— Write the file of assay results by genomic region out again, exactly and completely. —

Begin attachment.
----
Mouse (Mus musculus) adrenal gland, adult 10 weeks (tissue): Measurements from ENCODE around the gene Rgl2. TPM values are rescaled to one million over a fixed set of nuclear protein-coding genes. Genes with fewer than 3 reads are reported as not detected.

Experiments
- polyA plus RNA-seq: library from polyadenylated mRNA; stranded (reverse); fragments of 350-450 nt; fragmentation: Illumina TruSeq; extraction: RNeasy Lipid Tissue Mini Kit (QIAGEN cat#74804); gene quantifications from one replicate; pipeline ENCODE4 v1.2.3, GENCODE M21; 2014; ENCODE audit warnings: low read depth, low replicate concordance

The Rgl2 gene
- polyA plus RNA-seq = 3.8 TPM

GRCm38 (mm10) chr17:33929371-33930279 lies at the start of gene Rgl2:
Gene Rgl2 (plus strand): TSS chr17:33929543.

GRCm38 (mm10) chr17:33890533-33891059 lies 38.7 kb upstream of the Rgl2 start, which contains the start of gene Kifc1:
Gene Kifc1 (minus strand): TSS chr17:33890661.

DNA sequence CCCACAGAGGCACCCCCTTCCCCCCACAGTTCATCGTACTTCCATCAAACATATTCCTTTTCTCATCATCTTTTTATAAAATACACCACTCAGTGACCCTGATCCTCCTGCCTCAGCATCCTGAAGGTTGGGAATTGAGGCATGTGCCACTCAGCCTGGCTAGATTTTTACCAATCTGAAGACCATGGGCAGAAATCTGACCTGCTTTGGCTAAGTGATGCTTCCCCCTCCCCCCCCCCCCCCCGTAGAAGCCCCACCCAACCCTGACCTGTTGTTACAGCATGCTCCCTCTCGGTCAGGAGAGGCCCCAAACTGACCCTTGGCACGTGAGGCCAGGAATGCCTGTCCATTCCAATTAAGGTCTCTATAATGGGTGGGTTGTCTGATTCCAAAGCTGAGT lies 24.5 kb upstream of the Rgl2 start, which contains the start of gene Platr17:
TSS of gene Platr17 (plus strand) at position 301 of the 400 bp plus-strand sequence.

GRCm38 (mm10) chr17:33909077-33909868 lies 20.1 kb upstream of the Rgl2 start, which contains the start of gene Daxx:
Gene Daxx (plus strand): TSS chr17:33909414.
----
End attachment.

Mouse (Mus musculus) adrenal gland, adult 10 weeks (tissue): Measurements from ENCODE around the gene Rgl2. TPM values are rescaled to one million over a fixed set of nuclear protein-coding genes. Genes with fewer than 3 reads are reported as not detected.

Experiments
- polyA plus RNA-seq: library from polyadenylated mRNA; stranded (reverse); fragments of 350-450 nt; fragmentation: Illumina TruSeq; extraction: RNeasy Lipid Tissue Mini Kit (QIAGEN cat#74804); gene quantifications from one replicate; pipeline ENCODE4 v1.2.3, GENCODE M21; 2014; ENCODE audit warnings: low read depth, low replicate concordance

The Rgl2 gene
- polyA plus RNA-seq = 3.8 TPM

GRCm38 (mm10) chr17:33929371-33930279 lies at the start of gene Rgl2:
Gene Rgl2 (plus strand): TSS chr17:33929543.

GRCm38 (mm10) chr17:33890533-33891059 lies 38.7 kb upstream of the Rgl2 start, which contains the start of gene Kifc1:
Gene Kifc1 (minus strand): TSS chr17:33890661.

DNA sequence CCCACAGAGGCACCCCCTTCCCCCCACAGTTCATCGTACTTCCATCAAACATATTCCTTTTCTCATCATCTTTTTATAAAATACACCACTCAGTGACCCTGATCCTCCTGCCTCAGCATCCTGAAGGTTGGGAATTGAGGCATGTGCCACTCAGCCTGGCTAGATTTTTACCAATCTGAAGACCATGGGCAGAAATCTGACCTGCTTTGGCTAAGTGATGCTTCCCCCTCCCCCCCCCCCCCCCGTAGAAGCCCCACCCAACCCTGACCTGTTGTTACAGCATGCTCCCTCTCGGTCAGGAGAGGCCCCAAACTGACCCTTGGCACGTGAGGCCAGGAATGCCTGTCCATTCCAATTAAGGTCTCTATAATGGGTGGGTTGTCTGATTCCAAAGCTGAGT lies 24.5 kb upstream of the Rgl2 start, which contains the start of gene Platr17:
TSS of gene Platr17 (plus strand) at position 301 of the 400 bp plus-strand sequence.

GRCm38 (mm10) chr17:33909077-33909868 lies 20.1 kb upstream of the Rgl2 start, which contains the start of gene Daxx:
Gene Daxx (plus strand): TSS chr17:33909414.